Carbon Monoxide

Carbon monoxide is created when fuels like gas, oil, coal or wood don’t burn fully. It’s important to make sure cooking and heating appliances are all well ventilated and serviced regularly by a qualified technician. Make sure that vents and chimneys are not blocked. Install alarms for smoke and carbon monoxide - these are separate alarms and check the batteries regularly.

Carbon monoxide poisoning can kill. If you have mild carbon monoxide poisoning, the first symptom you might notice is a headache. You might also notice flu-like symptoms, but without the temperature. If several people in one building develop flu-like symptoms without a temperature, then it could be due to a carbon monoxide leak – so act immediately.

Cleaning products

A wide range of cleaning products we use today contain chemicals that can cause an allergic reaction or increase irritation. Recently research has suggested that regular exposure to cleaning products significantly affects lung function. It found that chemicals in cleaning products irritate the mucus membranes that line the airways of the lungs causing long-term damage. These chemicals can be found in detergents, furniture polish, air fresheners, carpet cleaners, oven cleaners, pesticides and fungicides, paints and paint strippers, varnishes and glues. It would be wise to think of ways of avoiding these products or keeping their use to a minimum. Consider damp dusting with a microfiber cloth and water which is more than enough for most purposes. Use products which are labelled allergy friendly, avoid sprays and always open windows when cleaning or decorating.

Dust and Dander

If you’re allergic to things in your home, you’re likely to get a runny or blocked nose, itchy, red or watering eyes and wheezing. If you have asthma, your symptoms are likely to get worse. Some people can develop these allergies over time and allergies to dust and pet dander are common. Everyone has dust mites in their home and if you can’t face rehoming your pet then here’s a few tips which may help. As well as airing your home you should try damp dusting, changing your mattresses and bedding regularly, washing it at 60°C. Regularly vacuuming your mattress and pillows. You can buy special barrier covers for your mattresses, duvets and pillows. If possible vacuum soft furnishings twice a week, and don’t forget to vacuum under your bed, where dust mites gather. Clean all carpets and hard floors with a high filtration vacuum cleaner daily if you can and next time you decide to decorate why not choose smooth floors, such as wood, laminate, bamboo or lino instead. Keep pets out of the bedrooms and if it lives in a cage why not ask someone else to clean it. If you’re breathing in dust caused by birds, you can have an allergic reaction called extrinsic allergic alveolitis that leads to inflammation of your lung’s air sacs. The inflammation can develop into a longer-lasting condition that permanently scars your lungs.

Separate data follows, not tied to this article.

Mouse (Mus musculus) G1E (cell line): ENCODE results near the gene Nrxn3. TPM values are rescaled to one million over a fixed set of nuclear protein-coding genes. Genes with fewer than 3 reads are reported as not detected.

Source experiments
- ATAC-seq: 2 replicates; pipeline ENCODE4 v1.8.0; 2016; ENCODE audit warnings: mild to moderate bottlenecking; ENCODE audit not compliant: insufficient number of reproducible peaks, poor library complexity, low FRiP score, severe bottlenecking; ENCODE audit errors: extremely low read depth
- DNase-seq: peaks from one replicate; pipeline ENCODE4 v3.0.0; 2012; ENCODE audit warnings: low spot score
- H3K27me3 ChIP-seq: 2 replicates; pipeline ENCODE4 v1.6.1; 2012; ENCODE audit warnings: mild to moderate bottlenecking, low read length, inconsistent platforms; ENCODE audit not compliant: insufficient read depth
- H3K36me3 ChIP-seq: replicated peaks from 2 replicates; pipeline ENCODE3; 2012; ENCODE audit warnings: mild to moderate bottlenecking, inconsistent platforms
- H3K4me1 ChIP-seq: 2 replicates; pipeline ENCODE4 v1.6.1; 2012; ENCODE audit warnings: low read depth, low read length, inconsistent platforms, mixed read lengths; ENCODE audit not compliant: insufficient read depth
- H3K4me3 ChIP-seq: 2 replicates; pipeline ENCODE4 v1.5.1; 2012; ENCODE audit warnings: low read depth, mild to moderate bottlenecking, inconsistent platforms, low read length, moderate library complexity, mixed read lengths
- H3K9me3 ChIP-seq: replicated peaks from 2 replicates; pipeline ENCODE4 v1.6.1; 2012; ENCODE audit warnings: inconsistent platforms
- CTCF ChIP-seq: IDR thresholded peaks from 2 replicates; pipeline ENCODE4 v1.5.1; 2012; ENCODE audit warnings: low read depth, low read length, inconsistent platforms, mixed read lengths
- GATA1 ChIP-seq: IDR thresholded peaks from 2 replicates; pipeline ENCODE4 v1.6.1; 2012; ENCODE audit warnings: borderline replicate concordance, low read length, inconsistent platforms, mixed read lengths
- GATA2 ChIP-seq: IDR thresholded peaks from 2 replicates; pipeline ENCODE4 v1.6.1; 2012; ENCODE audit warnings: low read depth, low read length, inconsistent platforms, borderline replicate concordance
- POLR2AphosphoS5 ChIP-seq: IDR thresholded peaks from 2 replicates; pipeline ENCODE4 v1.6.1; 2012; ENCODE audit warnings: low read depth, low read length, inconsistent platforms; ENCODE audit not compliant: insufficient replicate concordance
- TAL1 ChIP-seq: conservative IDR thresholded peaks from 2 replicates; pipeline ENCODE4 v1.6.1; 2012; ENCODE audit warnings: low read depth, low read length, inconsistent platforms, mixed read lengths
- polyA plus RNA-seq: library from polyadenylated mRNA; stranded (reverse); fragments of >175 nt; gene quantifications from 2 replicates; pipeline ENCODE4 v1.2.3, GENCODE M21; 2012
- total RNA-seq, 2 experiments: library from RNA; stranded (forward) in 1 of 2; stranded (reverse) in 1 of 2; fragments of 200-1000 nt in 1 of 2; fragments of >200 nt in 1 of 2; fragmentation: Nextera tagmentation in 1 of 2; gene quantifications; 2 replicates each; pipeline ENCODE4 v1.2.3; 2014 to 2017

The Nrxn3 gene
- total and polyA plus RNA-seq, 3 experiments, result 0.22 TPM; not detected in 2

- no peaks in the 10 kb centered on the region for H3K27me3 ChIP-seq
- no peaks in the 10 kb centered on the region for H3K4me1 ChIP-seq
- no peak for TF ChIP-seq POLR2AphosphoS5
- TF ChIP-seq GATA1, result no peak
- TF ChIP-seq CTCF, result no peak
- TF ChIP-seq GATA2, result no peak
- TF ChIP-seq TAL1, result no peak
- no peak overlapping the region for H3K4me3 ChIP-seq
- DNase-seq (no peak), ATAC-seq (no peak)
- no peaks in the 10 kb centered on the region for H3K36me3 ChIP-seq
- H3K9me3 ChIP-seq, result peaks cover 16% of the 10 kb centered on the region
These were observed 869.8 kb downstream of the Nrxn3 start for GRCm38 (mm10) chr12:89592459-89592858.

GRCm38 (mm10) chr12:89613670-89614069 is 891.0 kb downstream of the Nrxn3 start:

Where to get more help

We’ve covered a few of the triggers and pollutants that could be aggravating your chest condition and increasing your shortness of breath. There are others and The British Lung Foundation and Asthma UK are there to help you. They have advice on devices such as the humidistat, air purifiers, humidifiers and de-humidifiers as well as lots of information and links to outside resources about building and your local environment. You could also have a look at Comfy Home Corner's 10 Ways To Improve Indoor Air Quality.

Everyone is an individual and some people will be more reactive than others. You can’t always avoid the triggers in your home but you can take control of your environment. Thankfully spring is in the air and very shortly it will be warm enough to throw open our windows and hopefully it will bring a welcome breeze and a great opportunity to clear the air after a cold damp winter.

Photo credits: pixabay